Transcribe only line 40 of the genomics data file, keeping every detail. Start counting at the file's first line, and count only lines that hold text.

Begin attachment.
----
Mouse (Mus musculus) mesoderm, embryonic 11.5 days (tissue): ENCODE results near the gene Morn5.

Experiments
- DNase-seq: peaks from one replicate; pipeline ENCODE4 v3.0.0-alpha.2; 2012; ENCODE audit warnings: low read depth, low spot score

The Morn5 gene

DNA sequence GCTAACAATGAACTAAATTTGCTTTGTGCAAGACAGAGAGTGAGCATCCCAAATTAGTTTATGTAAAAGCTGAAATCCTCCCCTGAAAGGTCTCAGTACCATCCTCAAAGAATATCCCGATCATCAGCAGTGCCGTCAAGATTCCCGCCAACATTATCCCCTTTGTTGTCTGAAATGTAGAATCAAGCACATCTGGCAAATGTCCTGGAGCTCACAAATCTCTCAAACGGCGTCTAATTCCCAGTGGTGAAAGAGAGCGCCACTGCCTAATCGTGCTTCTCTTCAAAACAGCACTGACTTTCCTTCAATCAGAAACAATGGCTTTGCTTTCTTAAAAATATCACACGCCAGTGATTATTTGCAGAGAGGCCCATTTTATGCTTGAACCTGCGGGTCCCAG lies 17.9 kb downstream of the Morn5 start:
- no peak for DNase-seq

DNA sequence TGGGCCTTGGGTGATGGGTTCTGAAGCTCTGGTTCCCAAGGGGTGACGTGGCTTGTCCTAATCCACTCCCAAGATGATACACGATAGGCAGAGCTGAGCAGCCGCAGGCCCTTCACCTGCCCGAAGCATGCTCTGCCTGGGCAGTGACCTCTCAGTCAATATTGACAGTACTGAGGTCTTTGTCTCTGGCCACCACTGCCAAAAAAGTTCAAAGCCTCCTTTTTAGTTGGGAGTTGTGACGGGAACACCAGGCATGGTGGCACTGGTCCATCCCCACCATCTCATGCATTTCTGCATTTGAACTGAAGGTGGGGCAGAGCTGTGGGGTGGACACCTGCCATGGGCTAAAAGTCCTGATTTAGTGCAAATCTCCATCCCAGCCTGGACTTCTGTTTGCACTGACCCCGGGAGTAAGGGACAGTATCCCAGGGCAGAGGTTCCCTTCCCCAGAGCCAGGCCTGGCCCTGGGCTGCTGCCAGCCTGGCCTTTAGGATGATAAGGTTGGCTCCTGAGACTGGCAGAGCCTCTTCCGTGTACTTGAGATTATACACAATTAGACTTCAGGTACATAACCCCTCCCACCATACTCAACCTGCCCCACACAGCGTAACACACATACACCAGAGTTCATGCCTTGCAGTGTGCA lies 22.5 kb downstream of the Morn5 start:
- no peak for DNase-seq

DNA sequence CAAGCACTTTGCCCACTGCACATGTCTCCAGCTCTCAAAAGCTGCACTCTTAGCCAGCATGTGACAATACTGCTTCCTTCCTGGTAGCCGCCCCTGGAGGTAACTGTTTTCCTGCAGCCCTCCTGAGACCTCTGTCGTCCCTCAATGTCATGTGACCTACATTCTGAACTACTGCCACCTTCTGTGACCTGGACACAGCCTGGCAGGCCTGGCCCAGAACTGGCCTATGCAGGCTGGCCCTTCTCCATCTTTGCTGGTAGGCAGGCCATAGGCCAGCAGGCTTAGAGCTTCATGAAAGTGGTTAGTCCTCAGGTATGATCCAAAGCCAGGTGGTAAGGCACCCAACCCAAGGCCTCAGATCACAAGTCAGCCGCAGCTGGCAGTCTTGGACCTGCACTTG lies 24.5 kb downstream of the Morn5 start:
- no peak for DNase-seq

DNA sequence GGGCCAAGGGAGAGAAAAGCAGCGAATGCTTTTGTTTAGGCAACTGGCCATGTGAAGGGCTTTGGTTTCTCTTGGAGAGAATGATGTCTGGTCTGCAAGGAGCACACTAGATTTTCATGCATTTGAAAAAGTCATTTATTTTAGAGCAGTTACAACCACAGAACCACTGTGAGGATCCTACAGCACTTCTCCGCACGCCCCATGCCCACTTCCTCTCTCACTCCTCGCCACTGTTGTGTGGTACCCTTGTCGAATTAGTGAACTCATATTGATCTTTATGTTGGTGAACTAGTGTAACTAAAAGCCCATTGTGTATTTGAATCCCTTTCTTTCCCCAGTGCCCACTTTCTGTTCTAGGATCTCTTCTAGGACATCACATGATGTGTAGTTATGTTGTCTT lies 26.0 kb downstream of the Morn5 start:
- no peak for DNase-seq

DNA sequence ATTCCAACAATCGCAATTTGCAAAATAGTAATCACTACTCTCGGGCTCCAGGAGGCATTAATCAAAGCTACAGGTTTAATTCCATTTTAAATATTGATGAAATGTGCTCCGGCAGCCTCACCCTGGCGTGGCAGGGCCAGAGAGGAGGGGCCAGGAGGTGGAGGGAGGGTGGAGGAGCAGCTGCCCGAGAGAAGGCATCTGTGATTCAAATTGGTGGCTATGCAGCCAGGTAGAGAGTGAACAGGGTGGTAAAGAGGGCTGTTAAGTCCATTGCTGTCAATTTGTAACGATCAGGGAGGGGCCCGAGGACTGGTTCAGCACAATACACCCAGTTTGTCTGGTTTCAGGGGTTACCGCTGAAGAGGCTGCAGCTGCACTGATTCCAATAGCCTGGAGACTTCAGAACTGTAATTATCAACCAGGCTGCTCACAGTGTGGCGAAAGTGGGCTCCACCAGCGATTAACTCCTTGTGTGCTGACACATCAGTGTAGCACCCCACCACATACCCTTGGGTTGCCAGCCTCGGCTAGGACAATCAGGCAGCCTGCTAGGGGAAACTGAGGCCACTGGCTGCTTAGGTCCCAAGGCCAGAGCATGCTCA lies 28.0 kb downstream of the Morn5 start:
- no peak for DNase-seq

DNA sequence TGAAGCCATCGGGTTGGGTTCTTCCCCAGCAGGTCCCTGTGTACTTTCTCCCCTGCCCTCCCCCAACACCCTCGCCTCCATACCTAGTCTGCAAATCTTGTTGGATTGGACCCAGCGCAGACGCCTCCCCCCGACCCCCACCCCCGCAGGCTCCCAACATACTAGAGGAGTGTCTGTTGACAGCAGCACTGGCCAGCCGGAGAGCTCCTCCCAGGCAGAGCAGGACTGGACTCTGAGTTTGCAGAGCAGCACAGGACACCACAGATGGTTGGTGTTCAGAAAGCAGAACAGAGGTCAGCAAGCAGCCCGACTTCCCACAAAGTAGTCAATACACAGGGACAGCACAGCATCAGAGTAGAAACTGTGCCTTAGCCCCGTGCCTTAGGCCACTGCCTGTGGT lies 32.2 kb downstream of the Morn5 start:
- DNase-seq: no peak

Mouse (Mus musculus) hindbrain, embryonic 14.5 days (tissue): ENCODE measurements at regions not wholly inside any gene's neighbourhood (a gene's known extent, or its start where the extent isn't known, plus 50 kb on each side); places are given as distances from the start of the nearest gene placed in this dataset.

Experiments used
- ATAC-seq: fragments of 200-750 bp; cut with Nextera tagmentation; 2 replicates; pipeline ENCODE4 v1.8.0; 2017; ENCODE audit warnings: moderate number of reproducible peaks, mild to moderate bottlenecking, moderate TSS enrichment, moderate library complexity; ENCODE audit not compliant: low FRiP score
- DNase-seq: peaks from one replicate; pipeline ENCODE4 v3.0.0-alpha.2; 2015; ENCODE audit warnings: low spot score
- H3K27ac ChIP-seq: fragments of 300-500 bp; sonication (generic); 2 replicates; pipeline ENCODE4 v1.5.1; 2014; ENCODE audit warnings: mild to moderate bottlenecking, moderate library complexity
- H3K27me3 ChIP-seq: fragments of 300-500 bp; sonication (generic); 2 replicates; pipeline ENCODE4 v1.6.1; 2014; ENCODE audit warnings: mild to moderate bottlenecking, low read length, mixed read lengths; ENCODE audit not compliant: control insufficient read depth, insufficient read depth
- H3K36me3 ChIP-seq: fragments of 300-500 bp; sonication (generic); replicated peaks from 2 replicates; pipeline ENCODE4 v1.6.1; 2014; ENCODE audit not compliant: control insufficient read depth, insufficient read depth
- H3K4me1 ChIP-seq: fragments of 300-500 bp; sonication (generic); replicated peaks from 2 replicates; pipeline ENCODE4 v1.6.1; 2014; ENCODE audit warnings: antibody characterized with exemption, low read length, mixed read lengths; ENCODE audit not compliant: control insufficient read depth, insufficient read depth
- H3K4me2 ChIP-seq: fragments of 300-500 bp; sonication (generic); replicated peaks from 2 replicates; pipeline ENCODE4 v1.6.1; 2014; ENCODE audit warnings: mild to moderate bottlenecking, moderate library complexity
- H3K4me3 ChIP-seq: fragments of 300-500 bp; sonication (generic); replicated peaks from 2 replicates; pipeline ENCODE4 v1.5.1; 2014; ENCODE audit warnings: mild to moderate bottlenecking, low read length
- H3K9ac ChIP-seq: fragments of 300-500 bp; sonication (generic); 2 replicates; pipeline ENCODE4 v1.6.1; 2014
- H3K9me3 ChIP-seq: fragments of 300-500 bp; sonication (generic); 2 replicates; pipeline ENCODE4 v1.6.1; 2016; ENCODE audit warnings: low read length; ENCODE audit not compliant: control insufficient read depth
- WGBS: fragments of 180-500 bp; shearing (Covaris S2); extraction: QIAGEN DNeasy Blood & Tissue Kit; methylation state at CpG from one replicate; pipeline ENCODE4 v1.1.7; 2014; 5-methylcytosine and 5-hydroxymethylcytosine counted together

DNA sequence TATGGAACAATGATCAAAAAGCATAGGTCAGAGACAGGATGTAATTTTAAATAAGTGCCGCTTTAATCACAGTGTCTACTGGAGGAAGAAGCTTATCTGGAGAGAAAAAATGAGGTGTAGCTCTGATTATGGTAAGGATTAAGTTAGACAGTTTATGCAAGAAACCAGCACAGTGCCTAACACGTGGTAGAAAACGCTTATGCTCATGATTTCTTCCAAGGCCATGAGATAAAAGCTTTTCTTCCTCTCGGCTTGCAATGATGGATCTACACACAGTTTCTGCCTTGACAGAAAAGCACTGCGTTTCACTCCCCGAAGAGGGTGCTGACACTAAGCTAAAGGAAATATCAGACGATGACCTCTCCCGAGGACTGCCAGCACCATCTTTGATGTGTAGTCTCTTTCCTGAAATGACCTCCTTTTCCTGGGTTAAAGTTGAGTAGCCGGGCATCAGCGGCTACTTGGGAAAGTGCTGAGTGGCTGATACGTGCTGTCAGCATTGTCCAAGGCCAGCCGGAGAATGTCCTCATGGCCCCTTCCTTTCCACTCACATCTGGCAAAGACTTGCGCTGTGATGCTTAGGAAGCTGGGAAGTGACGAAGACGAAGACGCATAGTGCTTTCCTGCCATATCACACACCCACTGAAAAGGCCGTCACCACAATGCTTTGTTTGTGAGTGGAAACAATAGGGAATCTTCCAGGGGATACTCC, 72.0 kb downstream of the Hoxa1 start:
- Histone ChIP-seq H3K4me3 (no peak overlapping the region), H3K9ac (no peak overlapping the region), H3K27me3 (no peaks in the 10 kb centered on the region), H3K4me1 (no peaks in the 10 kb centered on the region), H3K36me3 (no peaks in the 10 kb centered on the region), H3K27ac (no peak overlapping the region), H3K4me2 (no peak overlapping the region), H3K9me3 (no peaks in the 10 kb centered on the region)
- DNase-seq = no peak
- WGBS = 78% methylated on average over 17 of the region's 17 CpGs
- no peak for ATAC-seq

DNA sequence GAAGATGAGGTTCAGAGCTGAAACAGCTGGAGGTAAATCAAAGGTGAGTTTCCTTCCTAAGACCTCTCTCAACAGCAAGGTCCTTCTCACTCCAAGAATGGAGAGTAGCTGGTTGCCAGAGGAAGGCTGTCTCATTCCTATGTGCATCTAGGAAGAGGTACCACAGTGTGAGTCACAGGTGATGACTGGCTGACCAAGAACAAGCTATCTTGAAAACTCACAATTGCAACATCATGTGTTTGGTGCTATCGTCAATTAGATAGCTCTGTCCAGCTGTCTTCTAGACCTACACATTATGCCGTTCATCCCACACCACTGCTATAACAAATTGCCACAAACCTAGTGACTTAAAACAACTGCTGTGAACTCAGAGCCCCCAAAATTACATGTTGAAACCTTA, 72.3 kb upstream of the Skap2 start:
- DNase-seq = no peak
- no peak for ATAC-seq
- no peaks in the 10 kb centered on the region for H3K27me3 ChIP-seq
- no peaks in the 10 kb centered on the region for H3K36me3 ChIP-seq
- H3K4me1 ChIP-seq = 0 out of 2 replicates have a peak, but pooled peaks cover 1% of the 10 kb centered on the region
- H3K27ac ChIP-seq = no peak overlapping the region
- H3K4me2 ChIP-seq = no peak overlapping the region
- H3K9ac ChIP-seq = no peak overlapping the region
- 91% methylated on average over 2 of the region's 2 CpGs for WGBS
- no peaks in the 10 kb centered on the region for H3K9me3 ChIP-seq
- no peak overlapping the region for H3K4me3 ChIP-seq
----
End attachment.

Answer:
- H3K4me1 ChIP-seq = 0 out of 2 replicates have a peak, but pooled peaks cover 1% of the 10 kb centered on the region